We haven't discussed the election with her really at all, so I was curious her take on it. "Who did you vote for?" I asked.
"I can't remember her name," she mused. And I smiled. She has no idea the use of a feminine pronounce gives away her ballot choice.
Even amidst all the chaos (and regardless of any opinions), it is not lost on me that my daughter is growing up at a time when a woman is running for President. It is still a fact that stirs my emotions and blows my mind a little. I wasn't sure I'd see it in my lifetime.
My daughter also doesn't know there was a time when women weren't even allowed to vote. Seeing my gender represented in the presidential race has made me think about this progression several times this past year.
First Time Voting Is A Valuable Reminder
In another area of election firsts, 2016 is Billy's first time voting in a national election. He became a citizen in 2013, so this race - again, amidst chaos and regardless of opinions - has been special for us. (We tried out Facebook Live for the first time to chat about this the other night. You can click here to watch it. And yes, we're sideways for the first couple minutes because technology.)
I've been thinking about all those who have opportunity to vote in this election thanks to hard fought battles in our country's history. I'm also thinking about those who are impacted by our government, but cannot participate: children, undocumented immigrants, legal permanent residents (green card holders), citizens with felony convictions, refugees that have not gained citizenship, and probably more folks I'm not aware of.
It is such a privilege and responsibility to participate in democracy. A perspective that feels a bit lost amidst all the chaos and opinions. But for me, this election has pushed me back to recognizing and appreciating these basics. I have not been inspired by our country in the past months (years???) of this campaign. But I am deeply connected to the privilege and responsibility of voting.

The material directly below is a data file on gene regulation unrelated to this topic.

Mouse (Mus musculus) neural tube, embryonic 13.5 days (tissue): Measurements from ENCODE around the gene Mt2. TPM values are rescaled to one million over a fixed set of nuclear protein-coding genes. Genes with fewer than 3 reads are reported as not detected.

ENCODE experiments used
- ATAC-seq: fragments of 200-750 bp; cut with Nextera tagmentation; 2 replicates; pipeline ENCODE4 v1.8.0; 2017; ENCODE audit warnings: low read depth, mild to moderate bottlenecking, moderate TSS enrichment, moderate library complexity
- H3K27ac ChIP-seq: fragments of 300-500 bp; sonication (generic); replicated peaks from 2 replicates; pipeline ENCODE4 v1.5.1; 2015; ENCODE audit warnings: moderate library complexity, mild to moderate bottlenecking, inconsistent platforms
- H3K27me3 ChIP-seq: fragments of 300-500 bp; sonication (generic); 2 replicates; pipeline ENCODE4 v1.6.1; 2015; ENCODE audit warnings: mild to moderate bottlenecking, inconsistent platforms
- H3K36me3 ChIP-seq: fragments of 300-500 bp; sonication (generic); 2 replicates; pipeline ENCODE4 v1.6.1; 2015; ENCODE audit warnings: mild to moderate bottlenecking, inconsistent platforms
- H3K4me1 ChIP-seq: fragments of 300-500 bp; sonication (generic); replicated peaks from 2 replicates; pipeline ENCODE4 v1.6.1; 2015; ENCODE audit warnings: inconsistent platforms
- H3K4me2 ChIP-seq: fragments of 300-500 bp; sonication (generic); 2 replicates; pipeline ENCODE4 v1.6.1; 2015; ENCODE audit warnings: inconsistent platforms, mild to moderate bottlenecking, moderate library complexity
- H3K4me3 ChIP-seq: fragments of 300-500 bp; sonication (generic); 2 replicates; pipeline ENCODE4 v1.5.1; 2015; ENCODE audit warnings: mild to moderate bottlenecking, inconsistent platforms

The Unsung Power of Day-To-Day Civic Engagement
And I'm also reminded how active engagement in democracy is more than one day every four years, and often hits much closer to home than Washington D.C. I saw this in action recently in our own community.
The Atlanta Beltline is a massive city project and "among the largest, most wide-ranging urban redevelopment programs currently underway in the United States." It's a really cool development creating a network of parks, walking and biking trails, and light rail circling downtown.
My neighborhood is right along its path. However, in the initial plans for development, there was not a planned access point for our community. We live in a neighborhood that is traditionally overlooked, so it's not all that surprising, though I wish that weren't the case.
But here's the thing. My community is super engaged. We coordinated email campaigns and let them know we are here. Our local coffee shop offered to host the next planning meeting, which organizers described as their highest attendance of all time. We showed up and we spoke up.
Current designs now include an access point from the Beltline to our neighborhood. Planners said they "heard the most noise" from our community. Yeah, they did. And while we know we will need to continue to show up to stay included, I am encouraged to see how committed neighbors can make a difference.
Here We Go!
So my encouragement to you this election week is to go back to basics and keep perspective. It is a privilege to vote, if you are able. So vote. And it is a responsibility. Consider those whose voices are absent from our voting process.
And don't let November 8th be the end all be all of your civic engagement. Stay involved on local and national levels, advocating for your community, your family, and the marginalized.
Never doubt that a small group of thoughtful, committed citizens can change the world; indeed, it's the only thing that ever has.
- Margaret Mead